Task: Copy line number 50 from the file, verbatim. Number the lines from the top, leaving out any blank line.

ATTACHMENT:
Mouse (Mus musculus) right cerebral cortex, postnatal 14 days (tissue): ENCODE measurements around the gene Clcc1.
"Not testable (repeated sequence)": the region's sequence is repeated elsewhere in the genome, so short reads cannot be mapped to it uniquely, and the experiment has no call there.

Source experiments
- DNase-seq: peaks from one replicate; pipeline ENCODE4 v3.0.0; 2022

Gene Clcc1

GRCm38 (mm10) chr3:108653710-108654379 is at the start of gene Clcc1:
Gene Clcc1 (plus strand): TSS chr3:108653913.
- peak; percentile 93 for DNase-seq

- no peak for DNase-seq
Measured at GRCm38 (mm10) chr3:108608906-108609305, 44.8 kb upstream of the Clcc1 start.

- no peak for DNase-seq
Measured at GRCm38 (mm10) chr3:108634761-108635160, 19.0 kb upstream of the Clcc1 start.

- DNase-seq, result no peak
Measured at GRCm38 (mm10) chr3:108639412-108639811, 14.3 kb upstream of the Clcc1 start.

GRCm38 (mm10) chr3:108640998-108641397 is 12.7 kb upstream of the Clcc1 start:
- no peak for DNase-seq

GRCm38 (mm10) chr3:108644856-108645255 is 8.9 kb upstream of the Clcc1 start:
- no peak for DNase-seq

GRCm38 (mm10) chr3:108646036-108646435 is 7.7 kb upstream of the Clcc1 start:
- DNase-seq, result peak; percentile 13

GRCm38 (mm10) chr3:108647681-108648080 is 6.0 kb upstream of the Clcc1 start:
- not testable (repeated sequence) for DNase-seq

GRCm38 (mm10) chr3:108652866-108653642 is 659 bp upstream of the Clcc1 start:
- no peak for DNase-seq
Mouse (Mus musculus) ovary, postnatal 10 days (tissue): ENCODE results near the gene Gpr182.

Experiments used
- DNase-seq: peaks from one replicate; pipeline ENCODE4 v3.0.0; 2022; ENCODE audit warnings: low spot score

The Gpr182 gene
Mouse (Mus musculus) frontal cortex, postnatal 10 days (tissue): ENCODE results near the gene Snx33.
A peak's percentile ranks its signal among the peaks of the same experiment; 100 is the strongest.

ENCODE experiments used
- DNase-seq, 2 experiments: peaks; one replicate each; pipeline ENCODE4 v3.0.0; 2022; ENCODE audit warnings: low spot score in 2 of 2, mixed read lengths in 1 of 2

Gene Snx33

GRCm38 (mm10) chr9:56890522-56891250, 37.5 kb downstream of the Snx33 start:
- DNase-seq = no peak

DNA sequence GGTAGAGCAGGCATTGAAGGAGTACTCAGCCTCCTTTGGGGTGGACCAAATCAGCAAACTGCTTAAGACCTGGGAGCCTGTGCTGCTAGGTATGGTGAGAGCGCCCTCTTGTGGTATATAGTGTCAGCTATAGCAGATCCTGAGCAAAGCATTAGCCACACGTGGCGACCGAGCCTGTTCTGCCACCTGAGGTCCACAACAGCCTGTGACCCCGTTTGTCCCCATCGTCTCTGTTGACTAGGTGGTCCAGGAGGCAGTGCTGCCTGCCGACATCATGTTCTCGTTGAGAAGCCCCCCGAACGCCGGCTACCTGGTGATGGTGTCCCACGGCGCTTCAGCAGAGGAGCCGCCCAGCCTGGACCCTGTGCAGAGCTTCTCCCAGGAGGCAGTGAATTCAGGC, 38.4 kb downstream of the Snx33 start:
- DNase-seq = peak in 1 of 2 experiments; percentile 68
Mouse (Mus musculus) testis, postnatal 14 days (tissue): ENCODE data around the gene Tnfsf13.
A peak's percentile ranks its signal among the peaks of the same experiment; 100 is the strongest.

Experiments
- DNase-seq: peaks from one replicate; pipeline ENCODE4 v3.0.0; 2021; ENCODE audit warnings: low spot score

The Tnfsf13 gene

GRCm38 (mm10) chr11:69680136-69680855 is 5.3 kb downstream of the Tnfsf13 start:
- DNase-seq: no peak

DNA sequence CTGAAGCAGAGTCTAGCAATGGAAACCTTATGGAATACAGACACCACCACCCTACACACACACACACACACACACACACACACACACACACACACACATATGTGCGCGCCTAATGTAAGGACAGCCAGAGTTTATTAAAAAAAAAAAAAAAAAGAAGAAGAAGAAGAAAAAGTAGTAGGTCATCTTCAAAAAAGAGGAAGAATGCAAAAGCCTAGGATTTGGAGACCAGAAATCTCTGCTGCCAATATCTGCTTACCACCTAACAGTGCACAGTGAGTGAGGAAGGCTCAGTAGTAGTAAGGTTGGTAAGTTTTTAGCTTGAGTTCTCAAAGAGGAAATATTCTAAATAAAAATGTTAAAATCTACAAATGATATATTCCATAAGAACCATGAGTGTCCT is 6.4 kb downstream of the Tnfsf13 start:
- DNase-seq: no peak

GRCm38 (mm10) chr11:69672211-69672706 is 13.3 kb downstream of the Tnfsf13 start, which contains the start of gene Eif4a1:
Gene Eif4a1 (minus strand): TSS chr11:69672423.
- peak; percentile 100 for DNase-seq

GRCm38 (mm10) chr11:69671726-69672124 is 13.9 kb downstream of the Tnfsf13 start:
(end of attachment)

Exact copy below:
GRCm38 (mm10) chr11:69671726-69672124 is 13.9 kb downstream of the Tnfsf13 start: